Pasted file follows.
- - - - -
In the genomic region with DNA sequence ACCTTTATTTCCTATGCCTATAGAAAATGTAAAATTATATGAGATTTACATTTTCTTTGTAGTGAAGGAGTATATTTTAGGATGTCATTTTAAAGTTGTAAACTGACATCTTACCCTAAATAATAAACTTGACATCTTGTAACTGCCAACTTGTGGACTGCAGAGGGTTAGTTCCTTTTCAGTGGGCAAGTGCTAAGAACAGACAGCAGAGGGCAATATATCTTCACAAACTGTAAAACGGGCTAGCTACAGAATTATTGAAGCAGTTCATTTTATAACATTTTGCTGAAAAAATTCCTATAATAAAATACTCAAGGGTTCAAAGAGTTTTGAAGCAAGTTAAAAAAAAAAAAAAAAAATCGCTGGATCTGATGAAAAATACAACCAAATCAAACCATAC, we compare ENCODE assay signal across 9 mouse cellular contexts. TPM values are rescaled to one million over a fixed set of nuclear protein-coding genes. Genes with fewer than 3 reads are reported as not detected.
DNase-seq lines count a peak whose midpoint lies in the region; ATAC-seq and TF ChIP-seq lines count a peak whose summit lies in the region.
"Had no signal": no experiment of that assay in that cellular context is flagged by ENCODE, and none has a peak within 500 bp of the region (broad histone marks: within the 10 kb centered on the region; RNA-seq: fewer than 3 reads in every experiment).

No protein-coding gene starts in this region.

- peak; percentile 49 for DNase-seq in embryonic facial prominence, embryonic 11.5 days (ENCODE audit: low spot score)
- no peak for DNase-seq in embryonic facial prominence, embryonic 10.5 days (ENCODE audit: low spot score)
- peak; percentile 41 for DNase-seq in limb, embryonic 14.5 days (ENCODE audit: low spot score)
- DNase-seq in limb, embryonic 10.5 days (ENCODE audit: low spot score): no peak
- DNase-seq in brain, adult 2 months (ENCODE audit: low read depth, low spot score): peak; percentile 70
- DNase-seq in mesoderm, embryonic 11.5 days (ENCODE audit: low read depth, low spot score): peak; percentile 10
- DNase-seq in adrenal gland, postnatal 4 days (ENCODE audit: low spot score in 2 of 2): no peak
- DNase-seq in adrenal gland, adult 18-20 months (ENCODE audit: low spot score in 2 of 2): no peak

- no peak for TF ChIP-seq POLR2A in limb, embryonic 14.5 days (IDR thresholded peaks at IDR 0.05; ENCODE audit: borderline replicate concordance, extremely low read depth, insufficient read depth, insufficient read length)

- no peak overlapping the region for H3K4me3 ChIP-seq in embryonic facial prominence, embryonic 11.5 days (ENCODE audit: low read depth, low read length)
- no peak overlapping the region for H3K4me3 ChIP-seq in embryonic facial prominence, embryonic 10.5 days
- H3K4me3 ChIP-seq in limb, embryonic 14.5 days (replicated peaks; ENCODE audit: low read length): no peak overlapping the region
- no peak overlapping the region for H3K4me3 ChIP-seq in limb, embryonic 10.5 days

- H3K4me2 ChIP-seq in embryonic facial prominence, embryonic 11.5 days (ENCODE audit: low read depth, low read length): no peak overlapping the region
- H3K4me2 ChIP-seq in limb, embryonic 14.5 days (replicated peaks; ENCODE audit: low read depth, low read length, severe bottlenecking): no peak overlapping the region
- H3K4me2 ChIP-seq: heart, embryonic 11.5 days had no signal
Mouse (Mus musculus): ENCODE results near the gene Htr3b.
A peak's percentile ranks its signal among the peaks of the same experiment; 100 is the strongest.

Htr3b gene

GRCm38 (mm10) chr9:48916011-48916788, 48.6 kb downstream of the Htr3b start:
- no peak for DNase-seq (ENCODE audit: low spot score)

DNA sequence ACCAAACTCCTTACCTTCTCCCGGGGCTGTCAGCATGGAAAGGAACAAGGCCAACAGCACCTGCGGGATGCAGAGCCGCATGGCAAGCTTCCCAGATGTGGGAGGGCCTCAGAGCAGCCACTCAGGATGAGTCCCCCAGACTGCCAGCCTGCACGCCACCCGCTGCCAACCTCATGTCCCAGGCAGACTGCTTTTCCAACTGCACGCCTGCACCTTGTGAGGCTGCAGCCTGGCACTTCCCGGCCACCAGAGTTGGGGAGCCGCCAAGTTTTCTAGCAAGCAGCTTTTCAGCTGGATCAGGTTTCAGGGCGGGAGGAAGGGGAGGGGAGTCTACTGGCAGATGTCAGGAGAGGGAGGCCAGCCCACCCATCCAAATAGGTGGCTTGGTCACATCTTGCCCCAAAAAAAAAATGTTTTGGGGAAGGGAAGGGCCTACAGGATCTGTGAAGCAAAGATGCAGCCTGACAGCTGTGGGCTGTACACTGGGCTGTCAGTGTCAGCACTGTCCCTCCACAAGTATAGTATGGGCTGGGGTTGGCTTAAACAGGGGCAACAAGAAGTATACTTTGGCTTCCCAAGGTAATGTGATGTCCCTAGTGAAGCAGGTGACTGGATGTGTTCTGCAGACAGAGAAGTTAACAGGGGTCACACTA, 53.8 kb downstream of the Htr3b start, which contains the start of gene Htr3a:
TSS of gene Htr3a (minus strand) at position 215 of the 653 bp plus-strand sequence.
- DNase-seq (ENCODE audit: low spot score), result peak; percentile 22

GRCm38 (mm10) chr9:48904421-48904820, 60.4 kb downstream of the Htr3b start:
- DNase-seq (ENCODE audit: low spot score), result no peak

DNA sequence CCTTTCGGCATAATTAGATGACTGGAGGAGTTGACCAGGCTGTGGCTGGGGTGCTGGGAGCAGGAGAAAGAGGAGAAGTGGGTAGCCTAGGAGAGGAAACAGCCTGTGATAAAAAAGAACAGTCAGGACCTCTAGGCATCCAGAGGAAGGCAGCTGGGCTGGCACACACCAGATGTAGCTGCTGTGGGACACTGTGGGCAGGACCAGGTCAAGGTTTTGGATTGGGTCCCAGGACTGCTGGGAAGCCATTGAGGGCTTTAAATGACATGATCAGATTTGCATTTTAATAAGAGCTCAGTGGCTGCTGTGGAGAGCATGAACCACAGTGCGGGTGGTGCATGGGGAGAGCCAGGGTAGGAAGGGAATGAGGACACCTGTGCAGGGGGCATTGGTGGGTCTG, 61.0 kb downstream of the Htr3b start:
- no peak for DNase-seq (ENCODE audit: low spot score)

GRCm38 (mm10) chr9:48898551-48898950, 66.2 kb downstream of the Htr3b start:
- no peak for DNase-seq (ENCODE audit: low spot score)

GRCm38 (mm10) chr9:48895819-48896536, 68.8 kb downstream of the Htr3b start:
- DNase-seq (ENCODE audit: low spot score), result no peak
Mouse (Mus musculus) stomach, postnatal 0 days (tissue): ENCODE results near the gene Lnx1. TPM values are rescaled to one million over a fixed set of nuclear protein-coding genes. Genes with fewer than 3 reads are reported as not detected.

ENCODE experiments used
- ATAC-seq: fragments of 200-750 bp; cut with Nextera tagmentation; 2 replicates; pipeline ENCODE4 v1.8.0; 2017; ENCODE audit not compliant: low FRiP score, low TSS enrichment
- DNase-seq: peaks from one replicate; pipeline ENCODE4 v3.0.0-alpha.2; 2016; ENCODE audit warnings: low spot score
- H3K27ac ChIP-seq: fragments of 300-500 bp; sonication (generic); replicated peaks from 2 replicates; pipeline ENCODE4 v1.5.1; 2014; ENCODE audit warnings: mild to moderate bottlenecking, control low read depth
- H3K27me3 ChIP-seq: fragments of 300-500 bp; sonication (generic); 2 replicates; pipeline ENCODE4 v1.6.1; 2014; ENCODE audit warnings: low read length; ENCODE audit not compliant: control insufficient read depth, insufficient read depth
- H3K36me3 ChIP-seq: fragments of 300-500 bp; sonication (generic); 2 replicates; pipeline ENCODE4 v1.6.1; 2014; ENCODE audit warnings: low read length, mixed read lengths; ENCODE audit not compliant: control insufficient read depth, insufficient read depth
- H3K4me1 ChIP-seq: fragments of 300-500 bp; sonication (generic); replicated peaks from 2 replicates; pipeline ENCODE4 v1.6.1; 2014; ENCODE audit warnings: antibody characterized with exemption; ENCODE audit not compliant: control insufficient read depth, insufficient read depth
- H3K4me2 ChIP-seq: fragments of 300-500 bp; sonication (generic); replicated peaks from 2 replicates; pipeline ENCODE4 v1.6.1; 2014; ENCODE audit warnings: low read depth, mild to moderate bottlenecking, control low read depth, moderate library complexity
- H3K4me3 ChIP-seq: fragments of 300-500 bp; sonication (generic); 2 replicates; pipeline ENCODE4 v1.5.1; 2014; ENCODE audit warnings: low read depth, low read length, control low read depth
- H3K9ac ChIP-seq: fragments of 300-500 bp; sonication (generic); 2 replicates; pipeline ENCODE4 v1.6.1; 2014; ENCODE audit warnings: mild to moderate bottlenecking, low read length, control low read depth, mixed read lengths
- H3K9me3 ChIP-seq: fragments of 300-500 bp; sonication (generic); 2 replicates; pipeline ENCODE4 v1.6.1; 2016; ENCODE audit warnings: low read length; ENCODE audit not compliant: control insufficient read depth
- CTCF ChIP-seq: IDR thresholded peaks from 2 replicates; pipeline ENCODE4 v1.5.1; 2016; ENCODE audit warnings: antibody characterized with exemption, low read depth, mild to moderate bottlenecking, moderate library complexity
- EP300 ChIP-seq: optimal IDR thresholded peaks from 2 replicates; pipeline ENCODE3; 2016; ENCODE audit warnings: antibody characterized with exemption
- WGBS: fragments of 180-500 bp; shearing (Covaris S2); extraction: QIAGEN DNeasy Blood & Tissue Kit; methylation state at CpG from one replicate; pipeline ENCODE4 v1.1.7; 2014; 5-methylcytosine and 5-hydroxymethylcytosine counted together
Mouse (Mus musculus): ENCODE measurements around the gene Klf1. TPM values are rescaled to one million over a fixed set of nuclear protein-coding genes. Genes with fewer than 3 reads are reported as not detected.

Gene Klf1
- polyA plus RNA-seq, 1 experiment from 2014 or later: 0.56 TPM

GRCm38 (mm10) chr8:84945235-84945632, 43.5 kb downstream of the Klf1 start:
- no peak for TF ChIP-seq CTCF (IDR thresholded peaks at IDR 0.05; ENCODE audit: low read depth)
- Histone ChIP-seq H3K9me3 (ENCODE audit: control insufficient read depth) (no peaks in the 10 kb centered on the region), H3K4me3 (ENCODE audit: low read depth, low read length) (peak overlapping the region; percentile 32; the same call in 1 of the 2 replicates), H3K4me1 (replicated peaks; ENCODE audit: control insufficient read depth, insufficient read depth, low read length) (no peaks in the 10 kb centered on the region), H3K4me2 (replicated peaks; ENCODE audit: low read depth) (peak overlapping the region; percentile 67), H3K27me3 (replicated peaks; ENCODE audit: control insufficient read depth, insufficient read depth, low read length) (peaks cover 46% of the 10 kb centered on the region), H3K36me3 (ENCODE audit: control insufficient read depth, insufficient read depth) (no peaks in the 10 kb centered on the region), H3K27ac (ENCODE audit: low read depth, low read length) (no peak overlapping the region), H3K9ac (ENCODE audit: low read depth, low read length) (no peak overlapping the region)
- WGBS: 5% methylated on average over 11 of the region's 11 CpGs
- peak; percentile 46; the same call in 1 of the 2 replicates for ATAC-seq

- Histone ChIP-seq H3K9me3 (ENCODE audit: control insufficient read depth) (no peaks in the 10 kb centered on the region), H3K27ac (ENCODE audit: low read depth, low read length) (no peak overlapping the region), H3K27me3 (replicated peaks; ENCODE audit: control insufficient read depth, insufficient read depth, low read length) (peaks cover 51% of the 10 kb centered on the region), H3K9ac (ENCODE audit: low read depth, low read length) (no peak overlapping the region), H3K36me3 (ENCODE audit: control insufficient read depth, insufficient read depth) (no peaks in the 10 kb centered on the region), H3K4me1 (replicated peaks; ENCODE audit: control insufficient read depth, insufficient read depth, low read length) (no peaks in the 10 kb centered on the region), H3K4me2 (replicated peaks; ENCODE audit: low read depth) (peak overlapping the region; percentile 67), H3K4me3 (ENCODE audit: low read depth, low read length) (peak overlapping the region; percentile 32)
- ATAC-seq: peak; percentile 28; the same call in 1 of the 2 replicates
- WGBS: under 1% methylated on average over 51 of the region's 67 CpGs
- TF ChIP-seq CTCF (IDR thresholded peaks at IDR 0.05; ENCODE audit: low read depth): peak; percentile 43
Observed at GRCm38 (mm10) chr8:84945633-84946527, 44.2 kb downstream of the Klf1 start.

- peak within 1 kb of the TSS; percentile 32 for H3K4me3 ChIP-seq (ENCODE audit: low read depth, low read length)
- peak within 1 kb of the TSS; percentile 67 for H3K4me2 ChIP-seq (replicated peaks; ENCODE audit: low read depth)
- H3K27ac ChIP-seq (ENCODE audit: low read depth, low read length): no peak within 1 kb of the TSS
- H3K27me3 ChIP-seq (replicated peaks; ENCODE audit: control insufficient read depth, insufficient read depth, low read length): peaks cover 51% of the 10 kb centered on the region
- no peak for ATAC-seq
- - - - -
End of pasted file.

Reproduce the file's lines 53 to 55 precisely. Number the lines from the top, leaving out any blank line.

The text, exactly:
Gene Klf1
- polyA plus RNA-seq, 1 experiment from 2014 or later: 0.56 TPM

GRCm38 (mm10) chr8:84945235-84945632, 43.5 kb downstream of the Klf1 start: